A nine-judge Constitution bench of the Supreme Court will on Monday begin hearing and examining matters related to the entry of women into Kerala’s Sabarimala temple and discrimination at other religious places, PTI reported.
The bench will comprise Chief Justice of India SA Bobde and Justices R Banumathi, Ashok Bhushan, LN Rao, MM Shantanagoudar, SA Nazeer, RS Reddy, BR Gavai and Surya Kant.
The top court had said last week that it would take not more than 10 days to wrap up proceedings in the matter. The chief justice had stated that the questions to be dealt with in the cases will be purely legal in nature. He added that the top court will decide how to “crystallise the issues and then take a decision on the schedule of the proceedings”.
On January 13, the top court had given three weeks to the lawyers in the case to reach a consensus on the specific legal questions that should be considered by the bench. However, Solicitor General Tushar Mehta had told the bench on January 28 that the lawyers could not reach a common ground during their meeting, and requested the court itself to frame the questions.
The court asked Mehta to furnish matters dealt with by the lawyers in their meeting.
Although the matter arose out of the Sabarimala case, the nine-judge Constitution bench was earlier tasked with considering seven bigger legal questions, which could be used to examine other related petitions too, such as the entry of Muslim and Parsi women into places of worship, and female genital cutting in the Dawoodi Bohra community.
On September 28, 2018, a five-judge Constitution bench, which included former Chief Justice Dipak Misra, had allowed women of all ages to enter the Ayyappa temple, leading to massive protests. Only a handful of women managed to enter the shrine.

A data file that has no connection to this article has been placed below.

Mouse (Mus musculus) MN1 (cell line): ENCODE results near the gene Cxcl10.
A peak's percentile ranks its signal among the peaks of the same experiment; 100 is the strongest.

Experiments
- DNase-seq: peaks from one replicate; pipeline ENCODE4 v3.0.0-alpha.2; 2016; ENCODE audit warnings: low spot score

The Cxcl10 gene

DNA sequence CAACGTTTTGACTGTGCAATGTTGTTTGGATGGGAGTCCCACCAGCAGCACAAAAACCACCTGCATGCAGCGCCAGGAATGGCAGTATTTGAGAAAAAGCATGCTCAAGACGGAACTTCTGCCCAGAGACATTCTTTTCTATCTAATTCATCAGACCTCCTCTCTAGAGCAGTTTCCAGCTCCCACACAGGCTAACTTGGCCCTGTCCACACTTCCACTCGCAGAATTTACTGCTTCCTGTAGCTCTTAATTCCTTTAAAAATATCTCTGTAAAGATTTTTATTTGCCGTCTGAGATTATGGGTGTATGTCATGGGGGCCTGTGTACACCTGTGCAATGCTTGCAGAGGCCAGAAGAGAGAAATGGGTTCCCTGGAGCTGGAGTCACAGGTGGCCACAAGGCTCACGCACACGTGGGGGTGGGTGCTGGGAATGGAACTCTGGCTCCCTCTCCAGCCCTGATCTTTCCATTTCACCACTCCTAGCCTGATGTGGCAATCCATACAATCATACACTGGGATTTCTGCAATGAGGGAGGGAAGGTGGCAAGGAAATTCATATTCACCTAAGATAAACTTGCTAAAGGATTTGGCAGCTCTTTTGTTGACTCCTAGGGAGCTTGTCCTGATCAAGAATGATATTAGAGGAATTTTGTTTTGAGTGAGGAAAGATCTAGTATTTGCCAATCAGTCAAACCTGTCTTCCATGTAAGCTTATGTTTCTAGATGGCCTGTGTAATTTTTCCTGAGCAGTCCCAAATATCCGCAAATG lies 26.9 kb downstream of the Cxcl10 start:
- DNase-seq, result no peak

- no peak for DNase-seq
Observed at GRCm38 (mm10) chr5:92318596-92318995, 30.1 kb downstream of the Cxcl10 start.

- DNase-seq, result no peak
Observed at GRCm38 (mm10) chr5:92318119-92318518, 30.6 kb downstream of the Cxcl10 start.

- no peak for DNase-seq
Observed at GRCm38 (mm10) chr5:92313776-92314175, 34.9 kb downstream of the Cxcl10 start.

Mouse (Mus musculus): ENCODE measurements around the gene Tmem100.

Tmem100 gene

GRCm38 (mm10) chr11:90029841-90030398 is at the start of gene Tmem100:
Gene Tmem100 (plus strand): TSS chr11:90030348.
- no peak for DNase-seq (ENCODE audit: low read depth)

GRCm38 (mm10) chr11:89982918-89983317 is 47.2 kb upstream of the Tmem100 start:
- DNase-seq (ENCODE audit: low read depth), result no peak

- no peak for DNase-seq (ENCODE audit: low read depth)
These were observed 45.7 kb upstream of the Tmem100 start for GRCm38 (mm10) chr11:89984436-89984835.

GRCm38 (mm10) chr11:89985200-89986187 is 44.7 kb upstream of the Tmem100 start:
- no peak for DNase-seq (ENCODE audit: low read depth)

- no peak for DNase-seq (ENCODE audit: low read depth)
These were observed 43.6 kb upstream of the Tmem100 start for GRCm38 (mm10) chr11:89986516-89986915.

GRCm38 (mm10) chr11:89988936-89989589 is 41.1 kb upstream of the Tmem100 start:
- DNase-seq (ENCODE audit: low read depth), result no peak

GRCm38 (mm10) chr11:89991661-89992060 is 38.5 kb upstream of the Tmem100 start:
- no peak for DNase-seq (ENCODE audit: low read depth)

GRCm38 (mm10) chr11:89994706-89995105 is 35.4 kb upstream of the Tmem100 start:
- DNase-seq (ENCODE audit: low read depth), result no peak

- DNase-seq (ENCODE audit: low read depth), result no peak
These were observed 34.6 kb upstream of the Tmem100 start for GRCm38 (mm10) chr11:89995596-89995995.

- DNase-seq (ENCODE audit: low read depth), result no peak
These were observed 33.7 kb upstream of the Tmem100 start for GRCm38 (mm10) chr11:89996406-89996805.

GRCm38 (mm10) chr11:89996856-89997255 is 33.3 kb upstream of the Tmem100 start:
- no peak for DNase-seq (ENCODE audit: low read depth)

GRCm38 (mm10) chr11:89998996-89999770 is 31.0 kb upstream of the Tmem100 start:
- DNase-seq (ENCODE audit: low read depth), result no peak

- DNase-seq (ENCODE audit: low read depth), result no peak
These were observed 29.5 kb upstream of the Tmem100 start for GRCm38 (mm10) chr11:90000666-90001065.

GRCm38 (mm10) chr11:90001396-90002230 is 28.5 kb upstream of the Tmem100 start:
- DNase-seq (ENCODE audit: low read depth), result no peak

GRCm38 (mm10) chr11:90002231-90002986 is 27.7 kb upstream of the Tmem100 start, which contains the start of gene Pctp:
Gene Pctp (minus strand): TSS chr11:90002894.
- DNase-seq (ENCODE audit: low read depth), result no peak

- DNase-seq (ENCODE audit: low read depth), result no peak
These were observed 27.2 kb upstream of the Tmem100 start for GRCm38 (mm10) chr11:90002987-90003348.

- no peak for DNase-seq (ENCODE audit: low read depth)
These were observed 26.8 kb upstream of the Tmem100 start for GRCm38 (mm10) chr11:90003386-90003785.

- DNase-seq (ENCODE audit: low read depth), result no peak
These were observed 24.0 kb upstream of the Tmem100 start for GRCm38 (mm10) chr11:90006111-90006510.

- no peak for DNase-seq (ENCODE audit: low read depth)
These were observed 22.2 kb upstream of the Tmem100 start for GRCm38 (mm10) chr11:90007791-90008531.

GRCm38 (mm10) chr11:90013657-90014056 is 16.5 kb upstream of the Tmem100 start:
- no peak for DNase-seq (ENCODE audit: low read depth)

On November 14, 2019, a five-judge Constitution bench ruled, in a 3:2 verdict, that a larger bench should consider the matter again.
The court was expected to examine several matters related to the verdict and petitions, including the interplay between freedom of religion granted under Articles 25 and 26 of Constitution and other provisions, especially in Article 14, that grant right to equality before the law and equal protection of the laws.
Article 25(1) makes freedom of religion subject to “public order, morality and health”, and the top court is likely to examine the extent to which it applies. The court was also expected to examine the meaning of “section of Hindus”, which is mentioned in Article 25(2)(b). The sub-section throws open “Hindu religious institutions of a public character to all classes and sections of Hindus”.
The court was also to check whether the “essential religious practices” of a religious denomination, or section, can be provided constitutional protection under Article 26.